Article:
Russia is the favorite in this group, and maybe in the whole shooting match. Their firepower is unmatched. Up front, they may start a line of Washington’s Alexander Ovechkin, Pittsburgh’s Evgeni Malkin, and New Jersey’s Ilya Kovalchuk. That’s a ton of star power, and it doesn’t really fall off from there.

Russia’s Achilles heel will be their defensive corps. Pittsburgh’s Sergei Gonchar and Montreal’s Andrei Markov are the headliners on a group of defensemen who play on porous defensive teams. They lack stay-at-home defensemen to match up with their scorers, and that may cost them against solid defensive teams.

They make up for their defensive shortcomings in net- San Jose’s Evgeni Nabokov and Phoenix’s Ilya Bryzgalov are the equal of just about anyone in hockey at the moment.

Projected finish in Group B: 1. Russia 2. Czech Republic 3. Slovakia 4. Latvia

Group C: Belarus, Finland, Germany , Sweden

The two big hitters in this group are Finland and Sweden (insert Scandi jokes here). The Swedes won the gold against Finland in 2004, and both are quick, tough and physical. These are two teams that also don’t like each other.

Sweden boasts forwards like Detroit’s Henrik Zetterberg and Vancouver’s Sedin twins, along with perennial pest Tomas Holmstrom of Detroit. Peter Forsberg has decided to give his gimpy ankles a run as well.

On defense, Sweden has future Hall of Famer Nicklas Lidstrom (Detroit) to anchor a young defensive corps. Though solid, their lack of experience may be a bit of an issue.

In net, the Rangers’ Henrik Lundqvist is the defending gold medal winner- although he’s been very inconsistent this year, just ask Drew (Drew says...Actually, he's had maybe 2, 2-3 game streaks where he wasn't great but overall he's been fantastic behind a very mediocre team. More importantly, he's playing his best hockey of the season the last week or two). He’ll be backed up by Toronto’s Jonas Gustavsson, who is on the rise but needs to gain experience.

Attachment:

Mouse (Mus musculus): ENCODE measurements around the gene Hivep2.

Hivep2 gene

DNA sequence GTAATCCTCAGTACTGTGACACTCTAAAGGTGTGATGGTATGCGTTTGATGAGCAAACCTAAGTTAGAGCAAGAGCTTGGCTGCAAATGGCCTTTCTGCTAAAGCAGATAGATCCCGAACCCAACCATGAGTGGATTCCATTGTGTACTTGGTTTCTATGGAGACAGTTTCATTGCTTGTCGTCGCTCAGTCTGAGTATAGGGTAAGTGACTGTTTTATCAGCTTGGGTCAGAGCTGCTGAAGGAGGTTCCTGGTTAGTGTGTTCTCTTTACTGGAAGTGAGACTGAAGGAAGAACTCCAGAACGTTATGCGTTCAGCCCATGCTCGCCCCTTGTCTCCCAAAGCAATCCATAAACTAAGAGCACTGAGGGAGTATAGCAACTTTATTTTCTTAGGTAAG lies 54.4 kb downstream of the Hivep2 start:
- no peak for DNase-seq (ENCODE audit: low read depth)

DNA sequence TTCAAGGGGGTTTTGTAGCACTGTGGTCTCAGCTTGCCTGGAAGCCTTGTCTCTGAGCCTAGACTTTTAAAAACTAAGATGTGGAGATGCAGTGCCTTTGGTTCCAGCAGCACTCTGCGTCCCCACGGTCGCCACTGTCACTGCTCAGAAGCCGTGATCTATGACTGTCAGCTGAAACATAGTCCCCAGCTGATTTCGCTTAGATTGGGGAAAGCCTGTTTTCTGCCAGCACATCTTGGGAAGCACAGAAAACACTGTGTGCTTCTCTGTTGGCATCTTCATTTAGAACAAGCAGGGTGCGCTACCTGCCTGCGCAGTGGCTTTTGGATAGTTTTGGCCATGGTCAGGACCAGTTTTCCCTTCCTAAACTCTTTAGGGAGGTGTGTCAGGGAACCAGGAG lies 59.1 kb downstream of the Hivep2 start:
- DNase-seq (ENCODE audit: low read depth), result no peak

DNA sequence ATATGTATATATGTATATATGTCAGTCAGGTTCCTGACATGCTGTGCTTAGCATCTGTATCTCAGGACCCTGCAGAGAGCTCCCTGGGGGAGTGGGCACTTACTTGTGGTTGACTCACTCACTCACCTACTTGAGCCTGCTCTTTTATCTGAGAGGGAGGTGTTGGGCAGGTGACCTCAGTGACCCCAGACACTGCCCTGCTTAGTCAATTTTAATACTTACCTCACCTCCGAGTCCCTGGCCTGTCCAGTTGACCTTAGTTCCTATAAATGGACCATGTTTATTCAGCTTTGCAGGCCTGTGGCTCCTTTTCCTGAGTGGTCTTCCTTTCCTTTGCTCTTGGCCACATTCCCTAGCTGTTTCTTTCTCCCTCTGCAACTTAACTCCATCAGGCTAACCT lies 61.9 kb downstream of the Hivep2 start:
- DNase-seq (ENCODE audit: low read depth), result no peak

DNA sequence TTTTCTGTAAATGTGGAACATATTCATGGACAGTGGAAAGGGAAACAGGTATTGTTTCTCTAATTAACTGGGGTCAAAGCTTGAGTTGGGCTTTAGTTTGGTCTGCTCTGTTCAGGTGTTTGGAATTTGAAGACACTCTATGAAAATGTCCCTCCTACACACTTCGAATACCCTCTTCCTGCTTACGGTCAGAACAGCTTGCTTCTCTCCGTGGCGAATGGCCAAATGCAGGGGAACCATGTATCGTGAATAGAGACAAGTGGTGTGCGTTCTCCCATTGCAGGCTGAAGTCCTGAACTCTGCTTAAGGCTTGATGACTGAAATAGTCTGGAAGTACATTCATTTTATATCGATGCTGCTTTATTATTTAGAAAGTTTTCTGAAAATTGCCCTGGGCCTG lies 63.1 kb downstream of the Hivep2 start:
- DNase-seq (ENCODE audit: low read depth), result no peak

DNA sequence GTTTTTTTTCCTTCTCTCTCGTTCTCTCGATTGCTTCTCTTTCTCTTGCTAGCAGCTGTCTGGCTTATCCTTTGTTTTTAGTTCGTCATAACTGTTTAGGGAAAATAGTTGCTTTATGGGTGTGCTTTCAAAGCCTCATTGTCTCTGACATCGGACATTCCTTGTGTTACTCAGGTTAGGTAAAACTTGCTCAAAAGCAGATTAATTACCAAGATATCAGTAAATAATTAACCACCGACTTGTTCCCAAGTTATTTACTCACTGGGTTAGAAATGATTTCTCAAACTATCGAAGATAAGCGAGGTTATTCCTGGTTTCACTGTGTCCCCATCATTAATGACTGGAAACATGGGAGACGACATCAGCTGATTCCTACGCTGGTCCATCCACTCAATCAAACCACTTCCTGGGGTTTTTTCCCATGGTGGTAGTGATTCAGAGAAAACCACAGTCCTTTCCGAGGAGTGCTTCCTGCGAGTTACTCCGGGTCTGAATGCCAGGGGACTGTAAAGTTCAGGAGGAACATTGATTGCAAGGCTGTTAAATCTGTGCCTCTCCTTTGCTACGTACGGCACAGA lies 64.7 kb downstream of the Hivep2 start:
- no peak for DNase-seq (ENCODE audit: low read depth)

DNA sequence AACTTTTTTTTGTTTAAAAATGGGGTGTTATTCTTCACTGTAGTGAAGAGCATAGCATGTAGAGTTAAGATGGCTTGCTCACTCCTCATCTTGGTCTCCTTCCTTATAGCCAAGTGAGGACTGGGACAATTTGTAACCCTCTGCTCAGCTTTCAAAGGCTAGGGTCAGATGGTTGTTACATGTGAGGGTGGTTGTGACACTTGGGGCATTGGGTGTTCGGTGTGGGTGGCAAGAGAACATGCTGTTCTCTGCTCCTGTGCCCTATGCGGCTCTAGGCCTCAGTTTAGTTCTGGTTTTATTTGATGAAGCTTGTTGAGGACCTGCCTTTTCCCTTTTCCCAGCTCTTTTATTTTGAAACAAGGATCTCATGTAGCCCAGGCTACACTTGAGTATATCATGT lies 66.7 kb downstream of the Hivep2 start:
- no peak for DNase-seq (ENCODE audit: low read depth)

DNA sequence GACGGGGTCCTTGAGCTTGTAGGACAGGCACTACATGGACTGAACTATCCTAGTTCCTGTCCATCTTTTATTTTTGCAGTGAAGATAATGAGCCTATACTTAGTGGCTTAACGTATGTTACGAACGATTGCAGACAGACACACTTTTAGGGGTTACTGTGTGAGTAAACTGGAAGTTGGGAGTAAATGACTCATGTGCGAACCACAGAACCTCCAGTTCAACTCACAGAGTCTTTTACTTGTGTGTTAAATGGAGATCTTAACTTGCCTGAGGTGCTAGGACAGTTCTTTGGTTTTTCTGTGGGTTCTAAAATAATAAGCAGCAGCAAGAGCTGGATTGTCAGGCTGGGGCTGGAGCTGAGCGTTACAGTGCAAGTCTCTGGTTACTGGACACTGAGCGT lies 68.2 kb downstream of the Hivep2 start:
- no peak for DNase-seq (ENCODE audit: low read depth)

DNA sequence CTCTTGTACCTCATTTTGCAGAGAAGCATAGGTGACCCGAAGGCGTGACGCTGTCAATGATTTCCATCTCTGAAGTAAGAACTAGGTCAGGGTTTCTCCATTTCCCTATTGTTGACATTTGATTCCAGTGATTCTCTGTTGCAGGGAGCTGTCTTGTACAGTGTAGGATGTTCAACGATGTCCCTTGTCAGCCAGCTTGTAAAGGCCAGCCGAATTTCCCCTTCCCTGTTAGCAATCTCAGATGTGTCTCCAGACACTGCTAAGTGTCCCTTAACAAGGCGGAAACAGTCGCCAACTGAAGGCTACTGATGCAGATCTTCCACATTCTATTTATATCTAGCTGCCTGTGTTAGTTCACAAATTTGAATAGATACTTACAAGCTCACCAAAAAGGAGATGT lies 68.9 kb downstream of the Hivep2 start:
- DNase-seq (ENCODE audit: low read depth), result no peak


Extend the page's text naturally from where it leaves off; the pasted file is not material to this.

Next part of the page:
Finally, Finland preaches a defense-first mentality that also has impressive counter-punching ability. They’re a little long in the tooth, but will still be quite formidable.

Up front, Teemu Selanne, Jarko and Tuomo Ruutu, Jere Lehtinen, and Olli Jokinen headline a very solid-two-way group of forwards. They’ll score enough goals, but will also suffocate other teams defensively. If Finland plays their game, they wll be a test of any team’s conditioning.

On defense, Philly’s Kimmo Timonnen and Vancouver’s Sami Salo lead a big, physical defensive corps that moves the puck well. Each of Finland’s six defensemen seem to have an ideal mix of defenders’ attributes with the puck skills to get the puck to the net.

In net, Finland may have the deepest goaltending outside of Canada. Minnesota’s Nicklas Backstrom, Calgary’s Mikka Kiprusoff, and Tampa Bay’s Antero Nittymaki are absolute rock stars. Any of the three can steal games on their own.

Group C Projected Finish: 1. Finland 2. Sweden 3. Germany 4. Belarus.

In the bigger picture, figure that Canada, Russia, Finland, and either Sweden, the Czechs, or the US will get the bye in the elimination round. Single elimination games are probably more precarious in hockey than even the NCAA basketball tournament. Case in point- in Salt Lake City, Belarus defeated Sweden in single elimination, after Sweden had dismantled eventual gold medalist Canada. Belarus won on one bad bounce, poorly played by Swedish goaltender Tommy Salo.

Translated: trying to guess beyond the first round is an exercise in utter futility.

Anyway, that’s a primer. Drew and I will weigh in down the road. Team USA’s first game is against Switzerland at noon on February 16.

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posted by DrewM. at 02:21 PM